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Guest The_Oldie

BMV is the latest fad in abbreviations used a lot on the singing pig site. Apparently lots of little piggies make wads full of cash from mincing around the courts talking to those about to be divorced or repossessed and then offer them a quick fix on the price of their property. They then apparently immediately sell it on, at a small profit, to whom I`ve no idea, or rent it out at an extraordinary yield. I swear I`ve seen pigs fly on that site. :D

My guess is that other charming little tricks like knocking £20K off the offer price on the day of exchange are also employed :(.

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I tend to agree that a lot of the time BMV is actually something selling MV to someone who thinks they are being clever.

But typical BMV deals are one's where the owner has inherited the house and jusst wants their grubby mitts on the money ASAP. Sells it to the first buyer who comes along, quite possiblly via an estate agent who is happpy to go along with a lazy vendor and let them accept the offer without pointing out that getting a little more might not take much work.

Or buying a property in need of work, for less than the MV in good condition minus cost of work. This is easier to acheive if the property is so bad that only genuine cash buyers can proceed. I have recently seen a property that will probably sell for £60k - £80k below it's refurbed value. The buyer will probably have costs of £25k plus legals/ EA fees of maybe £5k plus opportunity cost of the cash (say £5k if you assume opportunity cost is the bank). Depending on sale price 10% - 20% profit over 6 months all for having the money and the balls and the hassle of checking up on your builders every week.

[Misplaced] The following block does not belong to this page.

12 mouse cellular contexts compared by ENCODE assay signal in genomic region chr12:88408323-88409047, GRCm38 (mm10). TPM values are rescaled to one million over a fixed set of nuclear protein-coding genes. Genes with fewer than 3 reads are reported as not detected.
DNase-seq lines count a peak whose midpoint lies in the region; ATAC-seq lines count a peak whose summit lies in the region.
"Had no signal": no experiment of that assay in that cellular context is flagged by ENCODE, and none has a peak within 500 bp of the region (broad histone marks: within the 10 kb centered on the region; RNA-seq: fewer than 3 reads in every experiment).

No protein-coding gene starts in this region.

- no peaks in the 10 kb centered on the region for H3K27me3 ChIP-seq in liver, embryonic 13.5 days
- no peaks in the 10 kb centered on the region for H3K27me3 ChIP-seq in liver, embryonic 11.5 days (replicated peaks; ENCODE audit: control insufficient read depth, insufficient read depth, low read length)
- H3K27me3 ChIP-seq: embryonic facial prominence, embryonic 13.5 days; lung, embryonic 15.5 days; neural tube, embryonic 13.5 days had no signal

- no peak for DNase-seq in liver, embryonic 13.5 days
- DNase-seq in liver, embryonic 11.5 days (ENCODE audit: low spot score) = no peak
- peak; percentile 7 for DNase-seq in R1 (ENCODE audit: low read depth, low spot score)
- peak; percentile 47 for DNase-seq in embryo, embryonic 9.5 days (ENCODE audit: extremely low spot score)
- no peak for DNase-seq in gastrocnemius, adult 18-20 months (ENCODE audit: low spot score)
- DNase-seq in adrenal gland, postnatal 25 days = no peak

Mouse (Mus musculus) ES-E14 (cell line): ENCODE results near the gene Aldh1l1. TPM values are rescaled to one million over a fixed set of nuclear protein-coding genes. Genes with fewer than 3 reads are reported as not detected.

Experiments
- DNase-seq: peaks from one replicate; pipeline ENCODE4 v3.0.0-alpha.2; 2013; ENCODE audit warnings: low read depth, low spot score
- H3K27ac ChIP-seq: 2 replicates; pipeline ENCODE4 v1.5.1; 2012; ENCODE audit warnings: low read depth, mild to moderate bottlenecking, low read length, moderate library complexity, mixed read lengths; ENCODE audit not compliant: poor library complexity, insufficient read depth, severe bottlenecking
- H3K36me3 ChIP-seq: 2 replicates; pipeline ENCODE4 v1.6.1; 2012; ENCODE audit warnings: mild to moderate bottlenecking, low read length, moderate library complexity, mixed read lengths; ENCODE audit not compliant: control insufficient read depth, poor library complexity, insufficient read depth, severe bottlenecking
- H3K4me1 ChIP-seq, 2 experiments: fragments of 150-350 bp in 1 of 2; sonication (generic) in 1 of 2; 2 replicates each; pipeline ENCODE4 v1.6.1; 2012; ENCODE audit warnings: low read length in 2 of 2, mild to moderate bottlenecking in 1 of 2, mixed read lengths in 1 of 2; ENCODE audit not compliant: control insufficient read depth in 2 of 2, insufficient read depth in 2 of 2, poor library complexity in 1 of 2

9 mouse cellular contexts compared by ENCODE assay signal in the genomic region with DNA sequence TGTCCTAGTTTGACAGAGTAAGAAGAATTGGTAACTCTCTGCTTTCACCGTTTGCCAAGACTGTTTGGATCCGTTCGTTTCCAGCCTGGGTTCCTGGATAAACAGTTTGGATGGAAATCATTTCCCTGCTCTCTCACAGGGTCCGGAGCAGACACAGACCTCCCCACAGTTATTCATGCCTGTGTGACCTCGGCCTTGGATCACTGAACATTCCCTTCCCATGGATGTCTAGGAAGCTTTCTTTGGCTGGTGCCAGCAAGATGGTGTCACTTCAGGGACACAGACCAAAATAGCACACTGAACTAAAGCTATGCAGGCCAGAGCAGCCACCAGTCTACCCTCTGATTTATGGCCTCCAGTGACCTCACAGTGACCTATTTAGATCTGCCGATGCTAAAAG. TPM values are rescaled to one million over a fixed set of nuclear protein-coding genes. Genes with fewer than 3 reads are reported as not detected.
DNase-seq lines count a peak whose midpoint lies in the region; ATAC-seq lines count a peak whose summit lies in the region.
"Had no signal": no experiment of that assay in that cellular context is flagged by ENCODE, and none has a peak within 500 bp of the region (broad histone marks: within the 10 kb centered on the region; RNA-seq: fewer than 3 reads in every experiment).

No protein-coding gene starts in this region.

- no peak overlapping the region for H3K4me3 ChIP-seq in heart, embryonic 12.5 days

There are plenty of people out there who's "job" is buying and selling property. Some of this money is made by luck and a rising market, but the real pros make most of theirs by adding value or offering a desparate seller a service in terms of quick money.

Two final things. It's damn hard to find the right opportunities (which is why so few people do it... if it was easy then it would be the best job in the world). It happens, whether you like it or not, think it right or not, there are people out there making good money by being property dealers.

FF

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I tend to agree that a lot of the time BMV is actually something selling MV to someone who thinks they are being clever.

But typical BMV deals are one's where the owner has inherited the house and jusst wants their grubby mitts on the money ASAP. Sells it to the first buyer who comes along, quite possiblly via an estate agent who is happpy to go along with a lazy vendor and let them accept the offer without pointing out that getting a little more might not take much work.